In His Service
Reading Jenn's blog about her friend Matt got me to think about those who serve in ministry and to write down a few thoughts. Jenn by the way is a fellow blogger whom I have not met in person, but were introduced to each other's blogs through Jenny Smith. Her blog has now become a favorite of mine, so go check it out.
Over the years, I have known people who have gone into full time ministry in various capacities. What they do come in all shapes and sizes. Some like Matt work on college campuses with students in various outreach programs to spread the good news, and some people have gone to remote places overseas and submerged themselves into strange cultures for the same purpose.
Most of the people I've known are highly talented and educated individuals who would have been very successful in non-ministry careers (I hesitate to use the term 'secular' for various reasons I won't go into right now). And some even have left lucrative mid-careers in their 30's and 40's to join the legions of people in ministry.
Whether or not you agree with what they believe to be the "good news" or their tactics, you've got to admire them for putting their money where they mouths are. While Matt's peers are slaving away on their first jobs in corporate America as ambitious twenty somethings in hopes of impressing their bosses in exchange for career advancement, he has taken a step of faith and chosen "the road less traveled."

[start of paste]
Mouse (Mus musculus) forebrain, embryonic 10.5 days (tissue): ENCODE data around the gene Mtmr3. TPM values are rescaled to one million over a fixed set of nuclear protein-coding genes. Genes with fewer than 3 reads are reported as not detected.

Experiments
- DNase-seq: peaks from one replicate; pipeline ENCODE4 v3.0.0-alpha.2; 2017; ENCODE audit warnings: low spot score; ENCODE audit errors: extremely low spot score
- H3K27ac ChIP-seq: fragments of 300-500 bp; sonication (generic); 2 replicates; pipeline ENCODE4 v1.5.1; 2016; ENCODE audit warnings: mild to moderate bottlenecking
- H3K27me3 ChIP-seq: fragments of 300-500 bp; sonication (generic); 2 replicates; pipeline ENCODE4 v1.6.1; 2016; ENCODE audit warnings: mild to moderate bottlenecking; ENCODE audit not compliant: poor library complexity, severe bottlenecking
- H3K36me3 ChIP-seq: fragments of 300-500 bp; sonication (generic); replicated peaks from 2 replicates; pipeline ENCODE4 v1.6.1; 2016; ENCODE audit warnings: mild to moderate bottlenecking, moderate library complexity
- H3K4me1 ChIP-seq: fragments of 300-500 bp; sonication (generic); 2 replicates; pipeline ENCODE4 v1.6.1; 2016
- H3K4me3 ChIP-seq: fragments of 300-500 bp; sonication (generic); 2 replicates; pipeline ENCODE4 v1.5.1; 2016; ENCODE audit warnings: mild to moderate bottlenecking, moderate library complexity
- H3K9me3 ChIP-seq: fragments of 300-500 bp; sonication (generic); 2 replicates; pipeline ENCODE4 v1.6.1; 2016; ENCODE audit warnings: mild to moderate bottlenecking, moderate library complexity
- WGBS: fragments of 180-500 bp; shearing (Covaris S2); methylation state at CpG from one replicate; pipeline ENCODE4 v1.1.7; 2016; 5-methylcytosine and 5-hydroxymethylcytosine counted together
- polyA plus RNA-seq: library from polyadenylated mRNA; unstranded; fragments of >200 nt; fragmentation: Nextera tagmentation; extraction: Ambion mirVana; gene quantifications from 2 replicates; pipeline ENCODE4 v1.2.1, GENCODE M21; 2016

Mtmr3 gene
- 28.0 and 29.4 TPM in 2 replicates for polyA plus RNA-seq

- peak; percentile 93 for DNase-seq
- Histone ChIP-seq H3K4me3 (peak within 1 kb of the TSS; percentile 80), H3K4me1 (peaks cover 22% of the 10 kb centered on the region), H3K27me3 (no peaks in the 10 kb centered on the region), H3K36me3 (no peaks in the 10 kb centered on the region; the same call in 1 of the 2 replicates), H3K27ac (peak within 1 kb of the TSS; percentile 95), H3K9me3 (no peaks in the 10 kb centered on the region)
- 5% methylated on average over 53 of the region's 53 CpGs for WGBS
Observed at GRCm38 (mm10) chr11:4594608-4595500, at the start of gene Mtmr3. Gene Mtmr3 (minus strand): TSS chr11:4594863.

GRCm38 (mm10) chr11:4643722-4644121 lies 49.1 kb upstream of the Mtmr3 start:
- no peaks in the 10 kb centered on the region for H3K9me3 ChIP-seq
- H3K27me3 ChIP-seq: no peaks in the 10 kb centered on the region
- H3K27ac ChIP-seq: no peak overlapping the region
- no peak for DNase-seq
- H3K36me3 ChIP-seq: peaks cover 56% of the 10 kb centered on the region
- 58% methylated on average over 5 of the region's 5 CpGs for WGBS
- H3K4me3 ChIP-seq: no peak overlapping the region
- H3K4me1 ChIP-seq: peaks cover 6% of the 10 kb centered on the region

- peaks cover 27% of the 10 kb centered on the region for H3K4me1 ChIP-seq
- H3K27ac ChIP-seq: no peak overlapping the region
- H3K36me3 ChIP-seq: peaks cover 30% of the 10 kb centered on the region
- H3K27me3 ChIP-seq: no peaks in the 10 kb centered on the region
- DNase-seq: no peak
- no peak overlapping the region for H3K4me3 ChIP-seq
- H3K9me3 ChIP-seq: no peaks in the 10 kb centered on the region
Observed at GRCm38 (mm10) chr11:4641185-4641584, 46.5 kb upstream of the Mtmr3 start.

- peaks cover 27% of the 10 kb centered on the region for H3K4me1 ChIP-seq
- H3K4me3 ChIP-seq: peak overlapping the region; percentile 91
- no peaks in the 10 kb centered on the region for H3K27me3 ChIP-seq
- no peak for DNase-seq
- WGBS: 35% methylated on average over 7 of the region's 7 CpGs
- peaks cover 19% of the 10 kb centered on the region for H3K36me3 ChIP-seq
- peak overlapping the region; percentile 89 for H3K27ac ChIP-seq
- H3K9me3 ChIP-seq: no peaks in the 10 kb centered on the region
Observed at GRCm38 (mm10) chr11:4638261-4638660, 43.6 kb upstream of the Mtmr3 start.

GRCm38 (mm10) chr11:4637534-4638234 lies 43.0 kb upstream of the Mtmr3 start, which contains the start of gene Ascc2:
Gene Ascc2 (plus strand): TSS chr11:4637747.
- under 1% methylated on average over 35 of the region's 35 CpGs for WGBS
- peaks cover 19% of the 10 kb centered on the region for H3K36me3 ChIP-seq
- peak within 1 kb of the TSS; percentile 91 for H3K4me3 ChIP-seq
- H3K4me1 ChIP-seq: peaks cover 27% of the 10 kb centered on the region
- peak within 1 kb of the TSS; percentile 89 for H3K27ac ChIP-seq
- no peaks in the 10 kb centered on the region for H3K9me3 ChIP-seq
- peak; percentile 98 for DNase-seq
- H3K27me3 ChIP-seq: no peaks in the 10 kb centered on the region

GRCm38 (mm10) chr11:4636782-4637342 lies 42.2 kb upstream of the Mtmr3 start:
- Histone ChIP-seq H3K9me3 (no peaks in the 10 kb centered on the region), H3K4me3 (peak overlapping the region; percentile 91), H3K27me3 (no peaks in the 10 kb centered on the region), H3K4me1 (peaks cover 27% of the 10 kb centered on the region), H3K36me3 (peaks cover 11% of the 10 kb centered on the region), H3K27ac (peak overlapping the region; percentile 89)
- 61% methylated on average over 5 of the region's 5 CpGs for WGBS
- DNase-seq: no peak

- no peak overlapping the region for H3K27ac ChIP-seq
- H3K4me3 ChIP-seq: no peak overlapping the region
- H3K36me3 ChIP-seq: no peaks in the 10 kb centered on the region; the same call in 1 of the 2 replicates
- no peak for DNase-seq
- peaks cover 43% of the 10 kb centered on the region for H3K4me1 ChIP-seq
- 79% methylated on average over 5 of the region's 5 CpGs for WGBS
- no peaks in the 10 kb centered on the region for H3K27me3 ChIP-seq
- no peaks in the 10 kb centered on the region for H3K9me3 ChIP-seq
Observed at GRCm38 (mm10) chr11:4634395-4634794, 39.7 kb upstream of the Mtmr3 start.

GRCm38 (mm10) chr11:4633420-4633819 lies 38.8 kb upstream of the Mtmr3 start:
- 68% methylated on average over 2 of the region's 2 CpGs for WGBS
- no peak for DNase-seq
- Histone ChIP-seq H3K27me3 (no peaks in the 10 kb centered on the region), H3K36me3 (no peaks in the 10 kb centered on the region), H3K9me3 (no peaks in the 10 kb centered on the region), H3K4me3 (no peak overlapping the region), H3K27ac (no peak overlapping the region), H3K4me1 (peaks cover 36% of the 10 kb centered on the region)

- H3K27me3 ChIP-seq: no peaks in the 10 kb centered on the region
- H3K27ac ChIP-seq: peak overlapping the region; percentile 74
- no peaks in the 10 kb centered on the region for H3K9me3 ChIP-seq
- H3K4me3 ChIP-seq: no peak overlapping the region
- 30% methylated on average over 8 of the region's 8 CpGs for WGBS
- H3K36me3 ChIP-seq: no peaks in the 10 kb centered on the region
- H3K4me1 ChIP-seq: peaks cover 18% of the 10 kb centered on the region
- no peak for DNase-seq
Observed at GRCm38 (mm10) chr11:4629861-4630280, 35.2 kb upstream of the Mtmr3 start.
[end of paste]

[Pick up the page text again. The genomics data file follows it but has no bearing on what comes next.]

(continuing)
At the risk of making sweeping generalizations based on small samples, I have observed that they seem to be more content with and grateful for their lives even though they work a lot more for much less pay. One missionary once joked that his gross annual income was, well, gross.
I often think back on my college days of a friend of mine named Kelly who is currently serving overseas with the Campus Crusade for Christ. After an unforgettable trip to Urbana 87 in my junior year in college, many of us caught the World mission fever and professed our eargerness and enthusiasm to respond to the Great Commission. We spoke of the future when we would storm into places untouched by the good news and turn the world upside down.
But my friend Kelly was always steady in his pursuits without saying much. Rarely did he talk of plans to go to the mission field unless asked, and he spent most of his time making steps to prepare rather than talking. While many of us, including myself paraded around with banners grandstanding about our future plans, he marched on quietly and resolutely with no fanfare, undetered by several obstacles including strong opposition from his family and a myterious illness that almost claimed his life.
Today he is in his 15th year in Asia while most of us have stormed into very comfortable lives in suburbia USA and turned the burgers on the BBQ grill upside down.